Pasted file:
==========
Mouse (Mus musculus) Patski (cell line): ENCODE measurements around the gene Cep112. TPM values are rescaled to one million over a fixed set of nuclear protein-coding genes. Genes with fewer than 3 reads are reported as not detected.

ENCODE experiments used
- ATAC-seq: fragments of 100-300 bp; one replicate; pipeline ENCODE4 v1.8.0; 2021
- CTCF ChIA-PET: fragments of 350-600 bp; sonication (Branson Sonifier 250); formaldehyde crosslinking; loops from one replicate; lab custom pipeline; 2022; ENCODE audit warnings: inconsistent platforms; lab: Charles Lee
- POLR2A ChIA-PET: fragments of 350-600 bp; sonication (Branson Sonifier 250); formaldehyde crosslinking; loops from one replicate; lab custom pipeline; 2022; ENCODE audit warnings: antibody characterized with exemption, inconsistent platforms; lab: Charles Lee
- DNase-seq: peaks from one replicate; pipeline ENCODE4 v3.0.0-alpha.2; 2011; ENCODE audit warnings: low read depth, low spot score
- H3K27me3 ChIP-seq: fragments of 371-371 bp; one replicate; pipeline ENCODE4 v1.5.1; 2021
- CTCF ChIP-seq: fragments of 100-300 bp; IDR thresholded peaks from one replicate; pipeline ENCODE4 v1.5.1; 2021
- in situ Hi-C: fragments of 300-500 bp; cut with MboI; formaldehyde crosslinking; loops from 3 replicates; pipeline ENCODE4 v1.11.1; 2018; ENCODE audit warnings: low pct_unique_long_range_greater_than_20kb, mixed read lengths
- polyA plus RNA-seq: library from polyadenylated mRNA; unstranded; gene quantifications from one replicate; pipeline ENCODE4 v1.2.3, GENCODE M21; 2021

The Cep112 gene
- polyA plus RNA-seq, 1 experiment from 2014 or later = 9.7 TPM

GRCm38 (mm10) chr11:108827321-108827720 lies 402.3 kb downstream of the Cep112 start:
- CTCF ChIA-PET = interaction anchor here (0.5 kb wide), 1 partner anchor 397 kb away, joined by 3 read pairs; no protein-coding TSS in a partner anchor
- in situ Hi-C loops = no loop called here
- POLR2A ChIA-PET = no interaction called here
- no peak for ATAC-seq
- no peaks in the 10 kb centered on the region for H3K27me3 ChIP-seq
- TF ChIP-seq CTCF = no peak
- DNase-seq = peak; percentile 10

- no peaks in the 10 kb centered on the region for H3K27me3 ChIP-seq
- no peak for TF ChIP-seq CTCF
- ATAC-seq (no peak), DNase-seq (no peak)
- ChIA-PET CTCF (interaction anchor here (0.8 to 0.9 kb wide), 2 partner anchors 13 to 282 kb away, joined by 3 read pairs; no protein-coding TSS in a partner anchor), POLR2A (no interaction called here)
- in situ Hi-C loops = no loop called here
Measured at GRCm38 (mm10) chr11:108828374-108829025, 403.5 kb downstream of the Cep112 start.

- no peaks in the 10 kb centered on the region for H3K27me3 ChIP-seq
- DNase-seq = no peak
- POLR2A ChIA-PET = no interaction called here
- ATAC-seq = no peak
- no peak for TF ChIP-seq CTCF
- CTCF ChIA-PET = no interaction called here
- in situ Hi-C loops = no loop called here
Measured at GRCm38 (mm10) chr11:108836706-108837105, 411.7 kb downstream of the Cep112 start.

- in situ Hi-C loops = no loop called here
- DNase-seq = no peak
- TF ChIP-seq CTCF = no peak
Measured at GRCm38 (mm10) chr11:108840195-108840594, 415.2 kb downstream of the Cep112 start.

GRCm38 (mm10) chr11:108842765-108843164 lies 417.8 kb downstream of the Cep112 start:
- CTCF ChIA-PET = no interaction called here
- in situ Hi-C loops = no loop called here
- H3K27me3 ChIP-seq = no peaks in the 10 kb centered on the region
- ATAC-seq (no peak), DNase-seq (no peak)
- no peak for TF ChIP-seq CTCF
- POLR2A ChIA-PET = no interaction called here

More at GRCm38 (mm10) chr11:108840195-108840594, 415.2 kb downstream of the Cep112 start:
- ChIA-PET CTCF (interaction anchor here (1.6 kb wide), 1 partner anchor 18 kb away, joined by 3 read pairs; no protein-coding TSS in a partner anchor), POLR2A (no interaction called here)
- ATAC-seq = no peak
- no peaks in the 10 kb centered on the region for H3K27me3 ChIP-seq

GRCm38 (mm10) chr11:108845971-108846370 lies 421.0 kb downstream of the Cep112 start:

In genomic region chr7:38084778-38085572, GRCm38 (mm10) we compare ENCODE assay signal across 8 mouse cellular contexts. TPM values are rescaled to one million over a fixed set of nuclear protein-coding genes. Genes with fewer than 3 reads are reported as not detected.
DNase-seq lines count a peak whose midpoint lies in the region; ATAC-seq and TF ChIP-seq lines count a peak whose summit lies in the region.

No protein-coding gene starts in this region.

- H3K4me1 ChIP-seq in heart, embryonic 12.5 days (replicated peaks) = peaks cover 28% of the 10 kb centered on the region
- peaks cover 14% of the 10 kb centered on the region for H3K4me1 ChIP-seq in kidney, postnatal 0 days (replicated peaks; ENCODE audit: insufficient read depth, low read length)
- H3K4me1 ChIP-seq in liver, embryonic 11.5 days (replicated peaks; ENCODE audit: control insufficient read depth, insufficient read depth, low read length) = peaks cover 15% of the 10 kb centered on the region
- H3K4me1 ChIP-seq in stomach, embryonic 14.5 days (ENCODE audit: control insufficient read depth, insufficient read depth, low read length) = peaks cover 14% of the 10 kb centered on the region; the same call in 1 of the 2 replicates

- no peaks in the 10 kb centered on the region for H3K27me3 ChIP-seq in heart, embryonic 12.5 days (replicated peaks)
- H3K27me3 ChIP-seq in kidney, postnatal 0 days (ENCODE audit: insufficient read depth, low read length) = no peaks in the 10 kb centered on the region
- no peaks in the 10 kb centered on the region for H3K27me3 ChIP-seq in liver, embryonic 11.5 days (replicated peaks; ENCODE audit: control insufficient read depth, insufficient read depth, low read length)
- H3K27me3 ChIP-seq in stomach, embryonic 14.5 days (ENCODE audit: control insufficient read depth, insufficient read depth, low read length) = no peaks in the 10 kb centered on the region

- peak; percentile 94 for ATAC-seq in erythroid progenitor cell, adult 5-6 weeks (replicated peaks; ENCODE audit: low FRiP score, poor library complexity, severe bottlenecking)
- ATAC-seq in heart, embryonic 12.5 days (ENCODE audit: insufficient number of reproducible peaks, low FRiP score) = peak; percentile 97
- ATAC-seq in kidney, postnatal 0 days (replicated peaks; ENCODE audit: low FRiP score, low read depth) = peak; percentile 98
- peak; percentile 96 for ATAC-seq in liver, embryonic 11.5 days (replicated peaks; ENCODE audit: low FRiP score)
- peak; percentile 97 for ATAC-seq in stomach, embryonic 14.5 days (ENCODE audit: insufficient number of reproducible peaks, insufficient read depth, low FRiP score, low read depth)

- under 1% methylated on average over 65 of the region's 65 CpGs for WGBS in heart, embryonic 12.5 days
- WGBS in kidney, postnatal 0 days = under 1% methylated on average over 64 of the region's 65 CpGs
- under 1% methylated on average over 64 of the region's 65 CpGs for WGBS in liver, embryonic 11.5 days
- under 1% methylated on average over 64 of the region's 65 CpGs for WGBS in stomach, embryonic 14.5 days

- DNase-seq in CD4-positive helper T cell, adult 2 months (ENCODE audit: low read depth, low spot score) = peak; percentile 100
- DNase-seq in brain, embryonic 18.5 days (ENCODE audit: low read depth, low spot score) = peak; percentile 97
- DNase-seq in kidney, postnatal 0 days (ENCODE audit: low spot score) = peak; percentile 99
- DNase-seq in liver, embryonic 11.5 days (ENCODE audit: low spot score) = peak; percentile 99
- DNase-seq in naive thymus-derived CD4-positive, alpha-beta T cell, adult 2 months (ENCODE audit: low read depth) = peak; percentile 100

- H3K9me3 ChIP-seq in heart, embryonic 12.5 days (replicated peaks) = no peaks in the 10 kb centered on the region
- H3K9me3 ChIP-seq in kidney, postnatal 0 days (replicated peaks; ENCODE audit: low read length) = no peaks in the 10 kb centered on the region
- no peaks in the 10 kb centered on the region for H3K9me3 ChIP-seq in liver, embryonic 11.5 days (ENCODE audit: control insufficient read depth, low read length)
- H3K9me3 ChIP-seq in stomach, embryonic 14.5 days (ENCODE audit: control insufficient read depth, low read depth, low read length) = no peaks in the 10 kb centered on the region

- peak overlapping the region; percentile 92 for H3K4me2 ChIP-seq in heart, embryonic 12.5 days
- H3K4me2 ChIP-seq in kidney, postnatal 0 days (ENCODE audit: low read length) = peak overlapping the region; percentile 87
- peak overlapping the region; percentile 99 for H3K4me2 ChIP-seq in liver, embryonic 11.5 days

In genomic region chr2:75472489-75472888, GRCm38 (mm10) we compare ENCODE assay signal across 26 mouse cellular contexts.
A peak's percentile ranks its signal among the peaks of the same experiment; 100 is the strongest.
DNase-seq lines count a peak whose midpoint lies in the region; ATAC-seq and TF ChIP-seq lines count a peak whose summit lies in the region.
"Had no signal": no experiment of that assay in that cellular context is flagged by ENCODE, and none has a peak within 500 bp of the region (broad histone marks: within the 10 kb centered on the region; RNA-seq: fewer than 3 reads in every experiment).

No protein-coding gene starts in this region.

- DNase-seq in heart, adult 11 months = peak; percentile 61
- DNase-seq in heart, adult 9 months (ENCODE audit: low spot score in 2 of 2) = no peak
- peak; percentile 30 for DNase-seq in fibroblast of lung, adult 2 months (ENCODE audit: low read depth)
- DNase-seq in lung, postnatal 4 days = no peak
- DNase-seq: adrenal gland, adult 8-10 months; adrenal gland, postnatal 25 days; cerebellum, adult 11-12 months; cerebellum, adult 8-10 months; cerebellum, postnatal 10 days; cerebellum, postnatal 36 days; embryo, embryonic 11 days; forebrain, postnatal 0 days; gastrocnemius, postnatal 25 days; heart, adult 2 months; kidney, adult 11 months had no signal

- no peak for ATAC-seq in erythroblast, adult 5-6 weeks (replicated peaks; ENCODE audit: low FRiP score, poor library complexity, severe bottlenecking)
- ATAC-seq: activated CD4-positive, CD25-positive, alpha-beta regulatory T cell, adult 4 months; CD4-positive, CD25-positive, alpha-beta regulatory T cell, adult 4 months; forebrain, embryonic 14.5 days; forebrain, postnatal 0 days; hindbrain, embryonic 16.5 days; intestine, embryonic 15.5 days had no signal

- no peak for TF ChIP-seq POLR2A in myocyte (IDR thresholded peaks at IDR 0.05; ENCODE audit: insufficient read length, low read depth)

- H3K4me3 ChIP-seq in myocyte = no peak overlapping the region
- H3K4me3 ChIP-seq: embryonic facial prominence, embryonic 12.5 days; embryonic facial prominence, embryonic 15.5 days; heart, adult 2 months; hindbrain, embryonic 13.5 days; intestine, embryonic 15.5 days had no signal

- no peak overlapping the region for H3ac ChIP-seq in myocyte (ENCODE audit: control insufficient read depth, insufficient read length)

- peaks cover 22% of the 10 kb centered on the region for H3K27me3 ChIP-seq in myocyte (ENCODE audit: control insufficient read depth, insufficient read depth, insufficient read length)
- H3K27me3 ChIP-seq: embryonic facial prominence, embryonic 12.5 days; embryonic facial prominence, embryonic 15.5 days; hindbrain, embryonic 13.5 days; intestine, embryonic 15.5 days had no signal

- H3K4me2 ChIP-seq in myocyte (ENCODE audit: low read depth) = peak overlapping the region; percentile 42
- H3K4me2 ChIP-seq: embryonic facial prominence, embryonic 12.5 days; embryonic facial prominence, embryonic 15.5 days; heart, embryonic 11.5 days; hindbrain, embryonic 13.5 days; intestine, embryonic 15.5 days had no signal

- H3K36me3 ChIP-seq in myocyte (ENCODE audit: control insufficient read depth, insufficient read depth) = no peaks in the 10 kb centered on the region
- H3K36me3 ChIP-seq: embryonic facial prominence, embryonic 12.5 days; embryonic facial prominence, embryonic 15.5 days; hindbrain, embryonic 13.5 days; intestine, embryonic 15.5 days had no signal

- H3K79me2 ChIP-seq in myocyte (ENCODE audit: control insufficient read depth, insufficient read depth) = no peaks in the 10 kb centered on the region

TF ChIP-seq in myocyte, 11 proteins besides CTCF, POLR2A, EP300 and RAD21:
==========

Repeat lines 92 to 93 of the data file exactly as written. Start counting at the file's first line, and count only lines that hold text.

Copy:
- DNase-seq: adrenal gland, adult 8-10 months; adrenal gland, postnatal 25 days; cerebellum, adult 11-12 months; cerebellum, adult 8-10 months; cerebellum, postnatal 10 days; cerebellum, postnatal 36 days; embryo, embryonic 11 days; forebrain, postnatal 0 days; gastrocnemius, postnatal 25 days; heart, adult 2 months; kidney, adult 11 months had no signal

- no peak for ATAC-seq in erythroblast, adult 5-6 weeks (replicated peaks; ENCODE audit: low FRiP score, poor library complexity, severe bottlenecking)